Kevin Abernathy

Monroe County product, singer-songwriter Kevin Abernathy, has released the new album, “Family Hour.”

If there’s a more appropriate title for singer-songwriter Kevin Abernathy’s new album, he’s hard-pressed to come up with it.

“Family Hour,” after all, turns on the intricacies of Abernathy’s relationship with his wife and three daughters, all of it filtered through the snark and wistfulness that he so deftly commands. There’s “You Kids,” about the eventual departure of his kids from the nest; “Stage Dad,” a sarcastic rejoinder to comments about his daughters’ rock band, The Pinklets; and the boogie-woogie shuffle of “Don’t Say My Baby,” a love song to the sort of woman strong enough to marry a guy like Abernathy: “She got one child on her hip, two more pulling on her legs, they’re screaming bloody murder, she’s on the phone and flipping eggs ...”

“I’m in a lot of these songs, and a lot of these are how I really feel about some things, and some of them are directly drawn from things that have happened in my family,” Abernathy told The Daily Times recently. “We became tighter-knit unit last year. We did a lot of traveling, and the girls played a lot while I dealt with stage managers and sound guys. Now, they’re pretty much doing their own thing and running their own show, but we’re all still pretty tight. Roxy played on four or five songs on this record, and Lucy sang backup on one, and then her painting of the family band is the album’s cover.”

With such a stellar body of work to his credit, it’s difficult to say that “Family Hour” is his best, but it certainly sounds like Abernathy at his most comfortable: From the doo-wop flourishes of “Beach Music” to the bite of “Stage Dad” to the wryly observational “Appearances,” it’s a rock ‘n’ roll record that feels like a favorite jacket, well-worn but never out of style, and it adds to the sort of cachet that makes Abernathy East Tennessee’s answer to Peter Wolf.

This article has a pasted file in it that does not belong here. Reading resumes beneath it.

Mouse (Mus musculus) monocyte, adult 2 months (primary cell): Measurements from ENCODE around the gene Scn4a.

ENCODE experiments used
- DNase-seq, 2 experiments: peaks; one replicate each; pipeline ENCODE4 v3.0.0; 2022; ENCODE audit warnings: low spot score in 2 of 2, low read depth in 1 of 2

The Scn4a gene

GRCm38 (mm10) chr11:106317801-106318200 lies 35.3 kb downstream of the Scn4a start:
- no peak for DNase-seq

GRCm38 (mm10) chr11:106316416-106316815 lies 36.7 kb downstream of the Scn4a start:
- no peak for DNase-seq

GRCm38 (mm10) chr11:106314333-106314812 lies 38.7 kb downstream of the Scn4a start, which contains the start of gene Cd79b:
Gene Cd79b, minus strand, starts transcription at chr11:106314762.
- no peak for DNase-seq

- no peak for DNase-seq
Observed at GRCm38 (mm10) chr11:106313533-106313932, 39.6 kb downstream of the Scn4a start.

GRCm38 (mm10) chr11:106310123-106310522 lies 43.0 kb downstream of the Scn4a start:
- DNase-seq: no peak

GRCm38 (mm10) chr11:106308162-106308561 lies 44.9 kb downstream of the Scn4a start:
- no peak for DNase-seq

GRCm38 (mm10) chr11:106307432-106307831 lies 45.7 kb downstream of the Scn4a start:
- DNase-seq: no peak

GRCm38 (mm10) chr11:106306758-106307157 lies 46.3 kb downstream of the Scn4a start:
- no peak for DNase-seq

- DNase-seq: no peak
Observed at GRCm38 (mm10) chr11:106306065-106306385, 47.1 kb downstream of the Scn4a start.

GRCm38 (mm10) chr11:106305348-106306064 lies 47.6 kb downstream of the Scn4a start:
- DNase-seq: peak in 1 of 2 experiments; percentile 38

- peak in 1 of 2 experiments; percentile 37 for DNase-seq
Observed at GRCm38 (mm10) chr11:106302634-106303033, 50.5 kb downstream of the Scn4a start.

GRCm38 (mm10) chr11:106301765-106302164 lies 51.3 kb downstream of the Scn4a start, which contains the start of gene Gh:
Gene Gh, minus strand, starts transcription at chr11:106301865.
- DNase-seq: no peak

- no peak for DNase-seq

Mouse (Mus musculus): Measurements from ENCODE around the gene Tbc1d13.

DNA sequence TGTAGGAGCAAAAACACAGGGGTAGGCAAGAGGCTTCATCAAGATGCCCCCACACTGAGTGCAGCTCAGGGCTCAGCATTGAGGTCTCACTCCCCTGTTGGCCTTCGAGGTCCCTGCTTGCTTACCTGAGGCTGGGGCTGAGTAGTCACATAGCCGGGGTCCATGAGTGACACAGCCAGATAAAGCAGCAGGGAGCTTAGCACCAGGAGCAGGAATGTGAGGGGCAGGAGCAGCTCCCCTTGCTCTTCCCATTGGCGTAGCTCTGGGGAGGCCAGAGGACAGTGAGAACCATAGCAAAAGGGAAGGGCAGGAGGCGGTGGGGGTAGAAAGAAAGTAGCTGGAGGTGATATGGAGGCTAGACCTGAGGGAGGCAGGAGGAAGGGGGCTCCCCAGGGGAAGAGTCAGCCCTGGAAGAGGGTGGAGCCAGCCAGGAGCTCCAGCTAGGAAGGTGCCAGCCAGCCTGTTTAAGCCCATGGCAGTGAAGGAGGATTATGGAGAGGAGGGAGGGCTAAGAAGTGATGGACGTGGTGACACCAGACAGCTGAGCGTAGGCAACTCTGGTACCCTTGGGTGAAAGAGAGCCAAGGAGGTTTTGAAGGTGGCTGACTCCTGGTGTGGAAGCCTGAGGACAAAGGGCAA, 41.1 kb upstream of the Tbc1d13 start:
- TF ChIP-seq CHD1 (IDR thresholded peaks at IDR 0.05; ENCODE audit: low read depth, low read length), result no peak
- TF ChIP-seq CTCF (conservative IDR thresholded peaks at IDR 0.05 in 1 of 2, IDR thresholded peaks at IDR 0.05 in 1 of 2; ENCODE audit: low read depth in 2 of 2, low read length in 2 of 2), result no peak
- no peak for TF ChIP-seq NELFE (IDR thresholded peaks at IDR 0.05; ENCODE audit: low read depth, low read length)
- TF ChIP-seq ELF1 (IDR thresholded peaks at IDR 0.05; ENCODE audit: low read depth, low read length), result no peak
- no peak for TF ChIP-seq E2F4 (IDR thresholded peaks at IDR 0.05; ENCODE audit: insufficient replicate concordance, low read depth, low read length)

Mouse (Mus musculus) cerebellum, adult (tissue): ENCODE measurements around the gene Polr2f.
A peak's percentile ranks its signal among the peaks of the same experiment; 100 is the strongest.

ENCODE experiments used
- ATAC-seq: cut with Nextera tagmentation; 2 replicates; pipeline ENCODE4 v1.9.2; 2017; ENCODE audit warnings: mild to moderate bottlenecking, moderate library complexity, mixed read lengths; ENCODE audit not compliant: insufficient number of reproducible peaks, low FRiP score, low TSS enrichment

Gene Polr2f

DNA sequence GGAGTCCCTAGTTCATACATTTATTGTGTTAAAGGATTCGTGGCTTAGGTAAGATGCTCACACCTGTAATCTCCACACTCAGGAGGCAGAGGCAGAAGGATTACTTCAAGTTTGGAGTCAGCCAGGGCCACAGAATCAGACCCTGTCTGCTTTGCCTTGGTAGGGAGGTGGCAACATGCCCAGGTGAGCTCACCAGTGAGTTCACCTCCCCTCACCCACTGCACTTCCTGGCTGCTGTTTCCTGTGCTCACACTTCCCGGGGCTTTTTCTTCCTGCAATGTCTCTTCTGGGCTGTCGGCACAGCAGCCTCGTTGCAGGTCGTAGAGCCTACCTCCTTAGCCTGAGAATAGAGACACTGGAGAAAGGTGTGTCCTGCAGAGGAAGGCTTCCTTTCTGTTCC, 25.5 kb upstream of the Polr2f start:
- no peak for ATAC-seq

“I just admire a songwriter who can write a short song; it’s hard for me to do, because I’m a detail person, and I like that people know what the song is about,” he said. “Writing shorter is harder to do in a story song; it’s hard to take 16 lines and basically tell a short story in under four minutes, but I tried to challenge myself and keep every song under 3 minutes. There are a couple longer than that, but if one clocked in at 3:08, I would say, ‘Nope! Let’s trim some more fat!’”

Abernathy — who will celebrate “Family Hour” with a release show on Friday at Barley’s Knoxville — is a Monroe County boy (and a cousin to Madisonville starlet Emilie “EmiSunshine” Hamilton) who was drawn to hard rock and metal when he first picked up a guitar. After graduating high school in 1982, he left for California, where he started dabbling in songwriting and played in a number of bands before moving to Nashville, where he landed a gig in the Shapeshifters. That band found a modest degree of success, and while in Music City, Abernathy studied the craft of artists like John Hiatt. When he moved back to East Tennessee, he released a trio of records under the Kevin Abernathy Band moniker before scaling back and dabbling in a more folk-oriented sound with “Some Stories” in 2012. “Family Hour” follows “Ain’t Learned Yet,” released in 2015, and follows a reliable formula — plenty of guitar, a backing band (Gray Comer, who also recorded “Family Hour” at The Arbor Studio, on drums; Barry “Po” Hannah” on guitar; and Mike Murphy on bass) that completes his vision and songwriting that’s some of the most respected in the local scene.

“I’ve been in and out of the studio for a year and a half, recording these songs, and I was trying to write more, but it didn’t happen,” he said. “This was going to be an EP; I had six songs, and then I put on an instrumental (“Bullet Holes,” built off a riff that’s a couple decades old) and wrote ‘Let’s Pretend.’”

One of his fears, however, is that with his daughter’s painting on the album’s cover, and given the title itself, some fans may think he’s recorded a children’s album. It’s not, and besides, it’s a better fit than the photo he had picked out, one of a group of four mountain boys from Townsend, culled from his mother-in-law’s photo albums.

“I had the antithesis of Lucy’s painting,” he said with a laugh. “It does look like a children’s record, but it’s cute and unexpected, and I’m going to use it.”

Steve Wildsmith is the Weekend editor for The Daily Times in Maryville. Contact him at stevew@thedailytimes.com or at 981-1144, follow him on Twitter @TNRockWriter and “Like” Weekend on Facebook at www.facebook.com/dailytimesweekend.

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